Directed by: Daniel Patrick Carbone
Starring: Ryan Jones, Nathan Varnson, Colm O'Leary, Christina Starbuck
Nine year old Tommy (Jones) and his 14 year old brother Eric (Varnson) are spending their summer in the manner common to most young men left to their own devices without the distraction of school: aimlessly wandering their neighbourhood. In this case, said locale is deep in rural New Jersey, a place that gives the impression of somewhere that once played an important role in America's development, but has long since fallen into disrepair.
An impressively structured bridge, now out of action and overgrown with weeds and coated in graffiti, looms over the area like a man-made Stonehenge, a structure whose purpose has drastically altered over time. While it appears to have initially been built as way through town, now it represents a way out, its elevation an ultimate solution to teen angst, the riverbank below a final resting place for the broken bodies of those no longer able to carry on. It's on this riverbank that Eric discovers the fresh corpse of Ian, a close friend of Tommy.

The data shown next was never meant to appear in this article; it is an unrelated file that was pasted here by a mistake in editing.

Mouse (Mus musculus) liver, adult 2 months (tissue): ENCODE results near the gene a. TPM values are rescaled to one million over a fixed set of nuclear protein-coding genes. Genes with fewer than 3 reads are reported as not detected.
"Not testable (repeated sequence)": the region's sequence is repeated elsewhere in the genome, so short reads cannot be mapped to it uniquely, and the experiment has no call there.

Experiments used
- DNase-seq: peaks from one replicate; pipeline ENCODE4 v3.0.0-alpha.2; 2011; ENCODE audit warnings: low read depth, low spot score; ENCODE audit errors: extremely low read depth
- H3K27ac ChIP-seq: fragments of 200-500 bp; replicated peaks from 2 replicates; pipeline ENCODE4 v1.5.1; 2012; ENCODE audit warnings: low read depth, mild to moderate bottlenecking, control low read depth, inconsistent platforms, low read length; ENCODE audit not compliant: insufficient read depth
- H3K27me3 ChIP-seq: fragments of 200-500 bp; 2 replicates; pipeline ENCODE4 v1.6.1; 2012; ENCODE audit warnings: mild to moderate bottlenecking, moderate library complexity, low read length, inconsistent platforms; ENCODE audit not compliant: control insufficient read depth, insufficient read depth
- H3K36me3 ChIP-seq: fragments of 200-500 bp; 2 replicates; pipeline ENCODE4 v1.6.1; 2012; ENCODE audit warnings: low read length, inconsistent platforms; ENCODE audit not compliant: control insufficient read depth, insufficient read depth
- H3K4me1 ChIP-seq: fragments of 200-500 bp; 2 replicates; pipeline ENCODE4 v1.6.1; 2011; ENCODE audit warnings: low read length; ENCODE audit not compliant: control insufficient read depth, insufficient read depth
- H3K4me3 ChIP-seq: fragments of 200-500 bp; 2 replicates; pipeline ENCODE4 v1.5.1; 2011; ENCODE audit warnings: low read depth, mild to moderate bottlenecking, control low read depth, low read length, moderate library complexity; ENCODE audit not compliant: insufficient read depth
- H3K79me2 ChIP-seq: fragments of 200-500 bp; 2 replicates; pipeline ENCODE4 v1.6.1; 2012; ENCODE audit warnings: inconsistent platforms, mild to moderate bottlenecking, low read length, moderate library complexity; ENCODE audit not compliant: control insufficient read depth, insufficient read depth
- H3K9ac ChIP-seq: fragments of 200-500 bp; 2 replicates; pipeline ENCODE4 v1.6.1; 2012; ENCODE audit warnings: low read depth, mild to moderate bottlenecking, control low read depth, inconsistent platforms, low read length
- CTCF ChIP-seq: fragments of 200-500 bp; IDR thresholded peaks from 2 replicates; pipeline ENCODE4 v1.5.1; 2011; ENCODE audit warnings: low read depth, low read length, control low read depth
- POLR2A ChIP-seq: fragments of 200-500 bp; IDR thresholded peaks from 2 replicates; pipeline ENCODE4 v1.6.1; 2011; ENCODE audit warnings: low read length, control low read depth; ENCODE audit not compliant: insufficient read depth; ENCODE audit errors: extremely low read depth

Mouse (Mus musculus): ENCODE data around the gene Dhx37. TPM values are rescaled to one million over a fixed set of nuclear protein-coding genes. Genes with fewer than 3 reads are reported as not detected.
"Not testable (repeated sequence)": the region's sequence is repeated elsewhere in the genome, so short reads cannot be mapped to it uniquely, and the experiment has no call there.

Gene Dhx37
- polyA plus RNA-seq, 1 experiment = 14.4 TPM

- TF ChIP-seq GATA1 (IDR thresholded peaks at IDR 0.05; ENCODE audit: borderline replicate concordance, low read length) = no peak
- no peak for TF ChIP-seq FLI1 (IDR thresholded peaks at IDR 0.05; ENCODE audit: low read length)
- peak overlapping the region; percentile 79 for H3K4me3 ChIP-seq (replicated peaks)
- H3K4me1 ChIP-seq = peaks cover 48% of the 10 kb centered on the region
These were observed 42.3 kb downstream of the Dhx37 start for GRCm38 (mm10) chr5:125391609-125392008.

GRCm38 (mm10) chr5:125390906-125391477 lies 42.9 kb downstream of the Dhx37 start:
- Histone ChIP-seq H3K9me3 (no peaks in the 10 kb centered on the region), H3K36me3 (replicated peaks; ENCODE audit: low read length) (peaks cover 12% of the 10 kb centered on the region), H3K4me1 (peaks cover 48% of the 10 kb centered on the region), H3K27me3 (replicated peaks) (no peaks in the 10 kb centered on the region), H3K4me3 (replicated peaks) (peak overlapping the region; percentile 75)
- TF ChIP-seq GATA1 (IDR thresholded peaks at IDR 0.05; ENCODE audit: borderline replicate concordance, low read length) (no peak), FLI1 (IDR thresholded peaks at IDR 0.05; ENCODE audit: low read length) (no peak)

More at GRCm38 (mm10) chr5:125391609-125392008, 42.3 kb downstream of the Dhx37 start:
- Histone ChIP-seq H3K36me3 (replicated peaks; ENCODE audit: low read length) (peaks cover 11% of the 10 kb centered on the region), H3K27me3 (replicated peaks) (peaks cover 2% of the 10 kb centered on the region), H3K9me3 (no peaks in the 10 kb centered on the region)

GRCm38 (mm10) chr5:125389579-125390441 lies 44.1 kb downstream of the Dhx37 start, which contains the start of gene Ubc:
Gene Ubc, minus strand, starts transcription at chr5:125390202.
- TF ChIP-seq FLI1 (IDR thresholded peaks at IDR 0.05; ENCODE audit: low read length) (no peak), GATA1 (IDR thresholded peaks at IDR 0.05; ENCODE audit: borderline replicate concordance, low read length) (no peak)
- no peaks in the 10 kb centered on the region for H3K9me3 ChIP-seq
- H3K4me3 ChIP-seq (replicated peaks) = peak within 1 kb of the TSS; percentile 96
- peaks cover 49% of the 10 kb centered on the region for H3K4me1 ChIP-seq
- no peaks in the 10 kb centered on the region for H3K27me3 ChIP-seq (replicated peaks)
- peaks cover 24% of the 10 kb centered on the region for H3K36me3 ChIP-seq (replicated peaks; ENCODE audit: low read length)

Both brothers react to the tragedy in different ways. Tommy is still at that age where he views the world with wonder, and though grief-stricken, he carries on as normal, fascinated by the insects that crawl on his body, and always looking to the skies, or at least the tree lined canopies of the area's back-roads. Eric, however, is at the age where we begin to forsake our sense of awe as we search for explanations, a time when doodles become diagrams; he becomes sullen, withdrawn and aggressive. Writer-director Daniel Patrick Carbone captures this contrast beautifully in a sequence where Eric gives his younger brother a ride on his bike. Travelling through byroads blanketed by nature's finery, Tommy gazes around him at the spectacle, nature's wonder echoed in his eyes, while Eric simply stares ahead, his face bereft of emotion.
In questioning man's relationship with his surroundings, Carbone's film recalls the great works of the Australian New Wave. The bridge seems to hold an almost mystical, yet threatening power, like the title locale of Peter Weir's Picnic at Hanging Rock. At an economical 81 minutes, Carbone makes every shot count, each cut snapping into place like an essential jigsaw puzzle piece. At a time when so many films favour bladder testing run times, Carbone reminds us that the secret of cinema lies in moments, not minutes.
By Eric Hillis
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